Michigan student with rare genetic disease named homecoming queen

(Provided Photo/WOOD-TV)

JENISON, Mich. (WOOD) — A group of teens in Jenison Michigan are trying to get national attention for their friend who was elected homecoming queen and also has a rare genetic disorder.

Kate Veldink is a senior at Jenison High School. She has been in the district her entire school career and has kept many of the same friends since kindergarten.

She also has a rare genetic disease called ataxia-telangiectasia, which her mom described as the worst symptoms of cerebral palsy, muscular dystrophy and cystic fibrosis rolled into one.

She was elected homecoming queen last week, which she said was a surprise.

“I was so honored,” Kate said. “It brought tears to my eyes when I saw everyone [in the stands] stand up.”

Thursday, her friends gathered around her and told WOOD-TV that “no way” were they surprised because for them there was no other choice

“She just lights up the room,” friend Ana Hoezee said.

“If anyone deserved it, it was her,” friend Mikaela Visser said. “She works very hard every single day and she doesn’t get recognized enough for it.”

“The school loves Kate, and I think that we all just recognize what a great person she is,” Maddy Maurice, who has been friends with Kate since kindergarten, said.

“She looks at everyone with a smile, she comes to school and just shows kindness and compassion to other people,” friend and Homecoming King Jacob Helm said. “Everyone knows Kate, everyone loves Kate, and to see her walk out there to pick accept the crown was awesome.”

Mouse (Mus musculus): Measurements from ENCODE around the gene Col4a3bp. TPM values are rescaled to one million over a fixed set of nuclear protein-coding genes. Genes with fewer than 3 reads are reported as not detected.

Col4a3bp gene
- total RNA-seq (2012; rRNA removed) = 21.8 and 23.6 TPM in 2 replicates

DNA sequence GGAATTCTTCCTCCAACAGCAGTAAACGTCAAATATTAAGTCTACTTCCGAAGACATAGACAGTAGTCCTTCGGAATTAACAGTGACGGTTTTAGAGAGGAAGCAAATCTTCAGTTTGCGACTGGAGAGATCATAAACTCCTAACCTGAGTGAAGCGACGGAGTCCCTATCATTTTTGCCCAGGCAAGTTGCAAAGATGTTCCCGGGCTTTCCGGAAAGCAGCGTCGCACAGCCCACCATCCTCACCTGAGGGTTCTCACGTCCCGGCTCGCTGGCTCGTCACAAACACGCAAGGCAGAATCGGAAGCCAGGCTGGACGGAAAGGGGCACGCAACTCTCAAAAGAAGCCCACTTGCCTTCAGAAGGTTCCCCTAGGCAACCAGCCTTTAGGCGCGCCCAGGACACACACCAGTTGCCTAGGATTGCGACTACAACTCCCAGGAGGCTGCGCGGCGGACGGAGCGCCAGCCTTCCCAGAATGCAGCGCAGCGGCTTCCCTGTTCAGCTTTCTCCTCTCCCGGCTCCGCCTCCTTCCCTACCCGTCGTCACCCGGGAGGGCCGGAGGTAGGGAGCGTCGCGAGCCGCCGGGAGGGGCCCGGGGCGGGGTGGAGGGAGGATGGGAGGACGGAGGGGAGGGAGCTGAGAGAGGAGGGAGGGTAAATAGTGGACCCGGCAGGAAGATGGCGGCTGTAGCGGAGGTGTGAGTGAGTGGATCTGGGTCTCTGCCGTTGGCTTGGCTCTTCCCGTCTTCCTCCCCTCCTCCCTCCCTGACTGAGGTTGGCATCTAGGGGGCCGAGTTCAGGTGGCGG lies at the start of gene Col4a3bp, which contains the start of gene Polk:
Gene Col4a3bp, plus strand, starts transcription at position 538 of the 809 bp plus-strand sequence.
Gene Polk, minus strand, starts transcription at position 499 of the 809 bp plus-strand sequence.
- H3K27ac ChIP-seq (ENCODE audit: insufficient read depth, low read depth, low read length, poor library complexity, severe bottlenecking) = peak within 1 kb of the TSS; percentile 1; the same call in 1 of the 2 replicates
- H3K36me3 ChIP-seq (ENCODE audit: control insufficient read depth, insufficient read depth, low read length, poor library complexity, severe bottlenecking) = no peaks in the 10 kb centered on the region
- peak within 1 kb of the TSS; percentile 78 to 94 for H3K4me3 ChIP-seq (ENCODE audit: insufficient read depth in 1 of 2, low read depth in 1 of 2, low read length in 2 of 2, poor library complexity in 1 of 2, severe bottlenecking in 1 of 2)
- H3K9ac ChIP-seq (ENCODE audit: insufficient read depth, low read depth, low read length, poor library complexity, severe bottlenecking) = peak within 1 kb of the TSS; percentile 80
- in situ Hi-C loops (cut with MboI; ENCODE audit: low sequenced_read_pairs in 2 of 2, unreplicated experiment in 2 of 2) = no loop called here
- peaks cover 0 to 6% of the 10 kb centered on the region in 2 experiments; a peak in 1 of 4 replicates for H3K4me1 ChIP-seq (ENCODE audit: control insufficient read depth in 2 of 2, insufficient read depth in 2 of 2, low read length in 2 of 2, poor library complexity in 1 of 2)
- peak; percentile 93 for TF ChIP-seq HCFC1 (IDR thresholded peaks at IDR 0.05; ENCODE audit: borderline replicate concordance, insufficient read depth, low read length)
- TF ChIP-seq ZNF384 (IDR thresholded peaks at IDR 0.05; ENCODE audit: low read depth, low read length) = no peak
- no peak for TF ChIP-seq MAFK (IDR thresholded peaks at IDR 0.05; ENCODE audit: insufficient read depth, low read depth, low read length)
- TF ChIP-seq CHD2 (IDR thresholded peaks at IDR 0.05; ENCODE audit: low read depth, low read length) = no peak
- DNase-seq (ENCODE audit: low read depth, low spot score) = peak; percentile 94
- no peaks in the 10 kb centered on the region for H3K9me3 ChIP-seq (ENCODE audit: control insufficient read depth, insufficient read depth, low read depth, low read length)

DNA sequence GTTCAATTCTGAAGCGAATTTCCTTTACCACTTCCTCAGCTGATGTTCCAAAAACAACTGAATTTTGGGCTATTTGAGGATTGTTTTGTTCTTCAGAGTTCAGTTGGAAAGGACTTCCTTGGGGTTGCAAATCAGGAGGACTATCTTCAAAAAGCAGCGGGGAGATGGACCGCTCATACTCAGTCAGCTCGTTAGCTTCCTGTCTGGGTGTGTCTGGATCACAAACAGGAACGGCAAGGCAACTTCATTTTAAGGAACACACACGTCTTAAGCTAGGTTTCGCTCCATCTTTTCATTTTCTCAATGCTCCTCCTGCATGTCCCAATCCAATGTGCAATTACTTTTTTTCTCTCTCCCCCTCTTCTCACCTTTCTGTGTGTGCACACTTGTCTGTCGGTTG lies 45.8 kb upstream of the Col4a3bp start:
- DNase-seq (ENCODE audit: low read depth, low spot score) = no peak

Many of her friends met Kate in elementary school, when she was a lot different. A-T is progressive, meaning that from birth to about age 13, Kate kept getting worse.

“It has been hard I think for all of us to watch my girls get worse,” Mary Veldink, Kate’s mom, said. “To go from walking to a walker, to a scooter to a wheelchair. From writing to not being able to write at all, from plain speech to slurred speech. So this community has watched that. They have grieved with us, but yet they’re celebrating with us, too.”

Mary Veldink credits the community — Kate’s group of friends in particular — with supporting her daughter her entire life.

She said the community helped Kate be a kid, a teen, a homecoming queen and now a hashtag on Twitter: #KateVeldinkonEllen. The goal of the hashtag is to urge “The Ellen Show” to invite Kate to be a guest.

“I would be proud of Kate even if she wasn’t crowned queen and didn’t become Twitter famous overnight,” Visser said. “I’m proud of Jenison as well that we’re kind of rallying behind her and hopefully getting her on Ellen.”

Kate plans to go to Hope College next year and study early childhood education.

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